14 Jul 22, Sofia
It was on 8th July 1952, that the British North Greenland Expedition left Deptford, an area on the banks of the Thames in London, for a two-year scientific mission studying ice sheets in Greenland. Equipped with the brand-new Oyster Prince model, TUDOR’s first watch that was both automatic and waterproof, the members of the expedition, mainly British scientists and sailors, conducted in-depth glaciological and seismic surveys at several sites. TUDOR also asked them to gather performance data for the 30 Oyster Prince watches that would be worn under extreme conditions. It is the adventurous spirit of these pioneers of arctic exploration that the latest addition to the Ranger line celebrates, offering an affordable combination of state-of-the-art watchmaking technology and historic aesthetics.
THE RANGER SAGA
The history of the Ranger name dates back much further than the British North Greenland Expedition. The origins of the TUDOR Ranger family date back to 1929. This was the year when Hans Wilsdorf registered the “Ranger” name, just three years after registering the “The TUDOR” trademark. At the time, the name was not used to indicate the model specifically, but instead to add an adventurous aspect to certain watches in the TUDOR collection. The aesthetics that we now recognise as the Ranger didn’t appear until the 1960s, with its large Arabic numerals, generously coated with luminescent material at 3 (for models without the date), 6, 9, and 12 o’clock, as well as its uniquely designed hands.
THE SPIRIT OF A TOOL WATCH
The new Ranger model respects the aesthetic standards established in the course of its history, whilst incorporating new state-of-the-art technical elements, in particular a high-performance Manufacture Calibre and a TUDOR “T-fit” clasp with rapid adjustment system. It continues the tradition of the expedition watch - a robust, practical, and affordable instrument. To echo this functional heritage, the 39-millimetre case and the bracelet of the Ranger are satin-brushed, creating an overall matt finish, in the purest spirit of a “tool watch”. Some elements, however, are polished to strengthen the lines of the case, including the inner edge of the bezel. As for the dial, an attentive eye will notice a detail of historic influence, hour markers painted in luminescent material. Beige in colour, they perfectly contrast with the grained, matt black dial and match the tone of the TUDOR shield logo and inscriptions. The arrow-shaped hands, rounded for the hours hand and angular for the seconds hand, are characteristic of Ranger aesthetics, with a novel touch, the tip of the seconds hand in burgundy.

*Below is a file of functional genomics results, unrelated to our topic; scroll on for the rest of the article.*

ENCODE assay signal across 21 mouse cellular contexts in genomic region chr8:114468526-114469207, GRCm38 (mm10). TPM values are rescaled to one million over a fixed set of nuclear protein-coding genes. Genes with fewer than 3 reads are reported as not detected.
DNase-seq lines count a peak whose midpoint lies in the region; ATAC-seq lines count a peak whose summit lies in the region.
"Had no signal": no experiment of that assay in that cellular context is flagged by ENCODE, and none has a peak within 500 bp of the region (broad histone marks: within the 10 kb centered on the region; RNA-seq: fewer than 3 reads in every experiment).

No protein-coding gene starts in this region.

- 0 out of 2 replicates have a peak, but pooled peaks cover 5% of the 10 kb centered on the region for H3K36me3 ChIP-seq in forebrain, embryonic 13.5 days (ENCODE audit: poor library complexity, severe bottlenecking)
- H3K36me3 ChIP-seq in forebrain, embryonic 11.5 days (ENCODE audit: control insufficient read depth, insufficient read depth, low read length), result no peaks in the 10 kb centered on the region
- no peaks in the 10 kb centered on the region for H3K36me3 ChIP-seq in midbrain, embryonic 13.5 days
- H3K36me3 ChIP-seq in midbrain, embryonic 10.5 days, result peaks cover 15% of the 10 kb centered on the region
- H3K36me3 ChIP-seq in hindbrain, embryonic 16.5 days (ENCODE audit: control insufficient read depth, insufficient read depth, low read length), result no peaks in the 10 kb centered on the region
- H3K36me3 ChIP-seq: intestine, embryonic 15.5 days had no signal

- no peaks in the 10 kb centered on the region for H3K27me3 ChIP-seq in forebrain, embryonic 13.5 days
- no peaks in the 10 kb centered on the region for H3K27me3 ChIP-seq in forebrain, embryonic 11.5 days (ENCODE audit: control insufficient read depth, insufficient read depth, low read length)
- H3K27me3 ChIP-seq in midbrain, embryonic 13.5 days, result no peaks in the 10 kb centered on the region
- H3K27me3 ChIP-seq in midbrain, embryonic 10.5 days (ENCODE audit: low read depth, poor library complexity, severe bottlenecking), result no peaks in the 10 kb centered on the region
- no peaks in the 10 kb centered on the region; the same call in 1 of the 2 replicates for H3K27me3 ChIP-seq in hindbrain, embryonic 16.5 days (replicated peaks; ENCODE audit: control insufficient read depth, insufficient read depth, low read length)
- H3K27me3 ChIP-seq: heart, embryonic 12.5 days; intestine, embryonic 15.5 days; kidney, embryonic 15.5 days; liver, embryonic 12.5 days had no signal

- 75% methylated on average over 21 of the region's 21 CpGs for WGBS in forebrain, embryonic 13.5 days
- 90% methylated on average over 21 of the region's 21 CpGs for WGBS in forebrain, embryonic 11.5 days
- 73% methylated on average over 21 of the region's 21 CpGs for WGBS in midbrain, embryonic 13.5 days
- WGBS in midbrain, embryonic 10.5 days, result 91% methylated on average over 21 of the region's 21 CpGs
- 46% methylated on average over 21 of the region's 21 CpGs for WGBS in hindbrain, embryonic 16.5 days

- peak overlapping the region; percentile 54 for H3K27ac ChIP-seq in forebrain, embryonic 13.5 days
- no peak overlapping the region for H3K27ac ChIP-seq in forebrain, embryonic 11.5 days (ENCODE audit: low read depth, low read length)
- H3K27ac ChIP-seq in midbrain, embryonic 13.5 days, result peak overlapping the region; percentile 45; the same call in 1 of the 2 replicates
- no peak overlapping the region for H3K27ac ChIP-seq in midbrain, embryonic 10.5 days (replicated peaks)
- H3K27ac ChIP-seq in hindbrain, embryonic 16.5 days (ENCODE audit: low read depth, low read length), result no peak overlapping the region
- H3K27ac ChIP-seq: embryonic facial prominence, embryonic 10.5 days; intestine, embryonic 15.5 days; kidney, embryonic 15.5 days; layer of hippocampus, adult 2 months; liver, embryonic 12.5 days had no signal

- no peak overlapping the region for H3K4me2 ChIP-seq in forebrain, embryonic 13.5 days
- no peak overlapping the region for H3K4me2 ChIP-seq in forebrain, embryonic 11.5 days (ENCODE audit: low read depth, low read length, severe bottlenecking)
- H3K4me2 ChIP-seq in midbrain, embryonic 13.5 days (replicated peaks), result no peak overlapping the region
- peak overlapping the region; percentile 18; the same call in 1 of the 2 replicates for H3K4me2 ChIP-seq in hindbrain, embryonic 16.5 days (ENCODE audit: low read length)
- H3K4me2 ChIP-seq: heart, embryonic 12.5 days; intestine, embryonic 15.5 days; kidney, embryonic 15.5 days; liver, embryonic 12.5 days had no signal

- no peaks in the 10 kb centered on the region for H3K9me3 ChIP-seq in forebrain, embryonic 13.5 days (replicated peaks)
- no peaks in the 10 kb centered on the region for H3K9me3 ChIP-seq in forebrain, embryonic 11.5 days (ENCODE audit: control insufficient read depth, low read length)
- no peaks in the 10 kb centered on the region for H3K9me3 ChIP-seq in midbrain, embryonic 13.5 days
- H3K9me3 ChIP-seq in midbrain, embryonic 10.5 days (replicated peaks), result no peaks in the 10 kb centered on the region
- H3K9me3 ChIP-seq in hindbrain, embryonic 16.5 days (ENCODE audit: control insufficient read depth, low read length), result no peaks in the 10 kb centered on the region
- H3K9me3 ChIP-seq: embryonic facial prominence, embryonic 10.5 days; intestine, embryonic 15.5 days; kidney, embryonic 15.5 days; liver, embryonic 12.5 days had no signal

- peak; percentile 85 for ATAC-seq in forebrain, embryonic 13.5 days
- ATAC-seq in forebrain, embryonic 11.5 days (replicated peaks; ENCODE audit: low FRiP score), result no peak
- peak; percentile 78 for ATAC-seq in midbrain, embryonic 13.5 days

The Ranger model is equipped with Manufacture Calibre MT5402. Its construction has been designed to ensure robustness, longevity, reliability and precision. Calibre MT5402 has been certified as a chronometer by the Official Swiss Chronometer Testing Institute (COSC), with its performance going beyond the standards set by this independent institute. In fact, where COSC allows an average variation in the daily running of a watch of between -4 and +6 seconds in relation to absolute time in a single movement, TUDOR insists on between -2 and +4 seconds’ variation in its running when it is completely assembled. Another notable feature is that the power reserve of the Manufacture Calibre MT5402 is “weekend-proof”; that is to say about 70 hours, which enables the wearer to take the watch off on a Friday evening and put it back on again on Monday morning without having to wind it.
The fabric strap is one of the hallmarks of TUDOR. For the Ranger model, the designers chose an olive-green bracelet with two red stripes and one beige stripe woven by the craftsmen. The Ranger is also offered with an entirely satin-brushed steel bracelet. А third bracelet option is also offered, in natural rubber and fabric-like textured black leather, with beige topstitching and a folding clasp.
The British North Greenland Expedition represented a seminal moment for TUDOR and its tool watches. In fact, this was one of the very first long-term tests, under real-world extreme conditions, implemented by the brand. The members of the expedition monitored variations in the precision of their Oyster Prince watches compared to the hourly signals emitted by the BBC, and recorded them in notebooks specifically provided for this purpose. In light of the expected temperatures, the TUDOR watches sent for this project were specially lubricated with “arctic” oil and provided with bracelet extensions so the watches could be worn over the sleeves of the parkas. Upon returning from Greenland, one of the members of the expedition wrote in a letter to TUDOR, which has been preserved in the brand’s archives, that his watch “was maintaining a remarkable accuracy” and that “on occasion did it require to be wound by hand”.
This approach to testing, termed “Trial of destruction”, where the watch is evaluated in the field by professionals under extreme conditions, gave the theme of TUDOR’s first large-scale advertising campaign launched in 1952. Such testing steered the development of a number of the brand’s tool watches. This notion of robustness remained at the heart of the TUDOR philosophy as evidenced in particular by its messaging over the following decades, always focused on technical performance under difficult conditions rather than on questions of prestige or status.
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